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Allegheny Power customers can buy wind energy

Allegheny Power customers can buy wind energy

Clean Currents offers 2 products

Megan Miller
Cumberland Times-News

CUMBERLAND — Allegheny Power customers can now buy wind-generated electricity from renewable energy broker Clean Currents — but what will they actually be getting?

Clean Currents, headquartered in Rockville, offers wind-generated electricity to Allegheny Power customers in Allegany, Garrett, Washington and Frederick counties, according to a Dec. 7 news release from the company.

Clean Currents sells two products, electricity that’s touted as either 50 percent or 100 percent wind energy. But that doesn’t mean the specific electrons flowing into a customer’s home are actually coming from wind turbines, explained company spokeswoman Kristi Neidhardt.

“It’s actually more like supporting wind power,” Neidhardt said. “We purchase renewable energy credits. It’s a way of helping wind farms to be economically viable.”

When companies sell “clean” electricity, what customers get is still regular electricity out of the power grid, the same thing they’d be getting from other suppliers. That’s because the power generated by wind farms and other renewable energy producers goes into the grid along with the electricity produced from coal and other sources. There’s no way to keep electrons from one source separate from others or to bring only wind-generated electricity into a home or office, unless the structure is connected to its own wind turbine.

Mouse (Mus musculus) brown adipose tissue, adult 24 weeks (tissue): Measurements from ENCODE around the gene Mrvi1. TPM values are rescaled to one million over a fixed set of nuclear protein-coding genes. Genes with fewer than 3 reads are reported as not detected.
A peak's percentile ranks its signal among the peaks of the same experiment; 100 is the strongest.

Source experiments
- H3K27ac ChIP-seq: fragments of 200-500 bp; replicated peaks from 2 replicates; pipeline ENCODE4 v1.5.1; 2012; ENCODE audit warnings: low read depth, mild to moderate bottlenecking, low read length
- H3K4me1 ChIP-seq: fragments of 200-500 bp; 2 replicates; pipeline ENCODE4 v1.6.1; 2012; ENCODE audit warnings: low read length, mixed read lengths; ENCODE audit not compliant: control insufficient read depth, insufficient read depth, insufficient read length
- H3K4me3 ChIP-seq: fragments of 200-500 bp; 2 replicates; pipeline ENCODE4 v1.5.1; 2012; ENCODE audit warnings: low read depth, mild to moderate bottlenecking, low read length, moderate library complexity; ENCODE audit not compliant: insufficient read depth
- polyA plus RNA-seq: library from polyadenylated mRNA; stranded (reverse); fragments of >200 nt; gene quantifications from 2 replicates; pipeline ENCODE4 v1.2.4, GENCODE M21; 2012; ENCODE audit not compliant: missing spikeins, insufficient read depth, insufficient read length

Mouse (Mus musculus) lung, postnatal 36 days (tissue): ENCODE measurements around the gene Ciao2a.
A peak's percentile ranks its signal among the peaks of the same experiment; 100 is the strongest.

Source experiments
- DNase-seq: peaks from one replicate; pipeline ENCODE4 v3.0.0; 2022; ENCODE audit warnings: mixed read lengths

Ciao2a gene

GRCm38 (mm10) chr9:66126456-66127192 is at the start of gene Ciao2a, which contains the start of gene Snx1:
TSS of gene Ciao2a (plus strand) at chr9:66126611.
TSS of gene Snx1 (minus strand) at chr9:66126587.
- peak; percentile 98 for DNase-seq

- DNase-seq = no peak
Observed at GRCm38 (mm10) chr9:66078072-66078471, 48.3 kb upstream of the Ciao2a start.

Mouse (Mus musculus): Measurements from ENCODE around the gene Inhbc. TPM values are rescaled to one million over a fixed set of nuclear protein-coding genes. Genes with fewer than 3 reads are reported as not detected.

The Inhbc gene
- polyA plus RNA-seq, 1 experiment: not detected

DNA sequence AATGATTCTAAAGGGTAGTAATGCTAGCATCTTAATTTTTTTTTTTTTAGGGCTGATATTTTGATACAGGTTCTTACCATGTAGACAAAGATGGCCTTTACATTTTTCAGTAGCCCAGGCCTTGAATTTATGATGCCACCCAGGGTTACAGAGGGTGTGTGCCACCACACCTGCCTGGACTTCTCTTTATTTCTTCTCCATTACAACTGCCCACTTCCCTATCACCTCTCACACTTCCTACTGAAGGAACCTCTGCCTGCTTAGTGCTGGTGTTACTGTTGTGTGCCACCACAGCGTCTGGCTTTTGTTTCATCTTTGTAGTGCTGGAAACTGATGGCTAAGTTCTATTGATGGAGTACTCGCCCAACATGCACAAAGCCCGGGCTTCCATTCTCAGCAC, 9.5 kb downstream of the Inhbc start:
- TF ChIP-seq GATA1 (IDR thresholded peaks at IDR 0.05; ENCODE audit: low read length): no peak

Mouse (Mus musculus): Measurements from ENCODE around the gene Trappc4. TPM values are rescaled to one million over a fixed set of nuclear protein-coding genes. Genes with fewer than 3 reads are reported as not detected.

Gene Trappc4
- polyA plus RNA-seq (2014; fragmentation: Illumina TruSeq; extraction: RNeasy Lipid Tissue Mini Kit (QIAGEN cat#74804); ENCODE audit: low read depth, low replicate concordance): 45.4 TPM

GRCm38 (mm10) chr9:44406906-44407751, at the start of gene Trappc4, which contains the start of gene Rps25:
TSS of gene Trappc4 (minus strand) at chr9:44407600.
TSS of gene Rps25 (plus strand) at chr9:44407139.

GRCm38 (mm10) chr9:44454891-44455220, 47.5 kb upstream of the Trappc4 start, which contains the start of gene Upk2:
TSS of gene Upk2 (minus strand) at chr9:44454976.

But when you buy electricity from a renewable energy broker, you are actually purchasing clean energy — in a way.

Renewable energy producers, such as wind farms, basically create two products, according to the U.S. Environmental Protection Agency. The first is the actual, physical electricity that goes into the power grid. The second product is an intangible commodity called a renewable energy certificate. Every time a renewable energy producer generates 1,000 kilowatt-hours of electricity, it equals one certificate, which that producer can sell.

Renewable energy brokers purchase the certificates, and each one is representative of buying 1,000 kilowatt-hours of clean electricity. Customers, in turn, basically pay for the certificates from the brokers and indirectly support the renewable energy producer.

“Typically companies purchase the renewable energy certificates several times throughout the year,” said Clean Currents President Gary Skulnik. “There’s a procurement strategy based on customer base and pricing. The customers at Allegheny Power now can lock in their pricing for one or two years, because we’ve been able to lock in certificates for one- or two-year periods.”

That approach helps Clean Currents’ offerings be priced competitively. The company’s rates for its 100 percent product are more expensive than the average utility price, Neidhardt said, but its 50 percent rates are slightly less expensive.

Clean Currents is only an electricity supplier and uses existing utility lines to serve its customers. Customers who choose to switch to Clean Currents will still have their electric lines serviced by the utility company, and will still call the utility in the case of a power outage or other problem.

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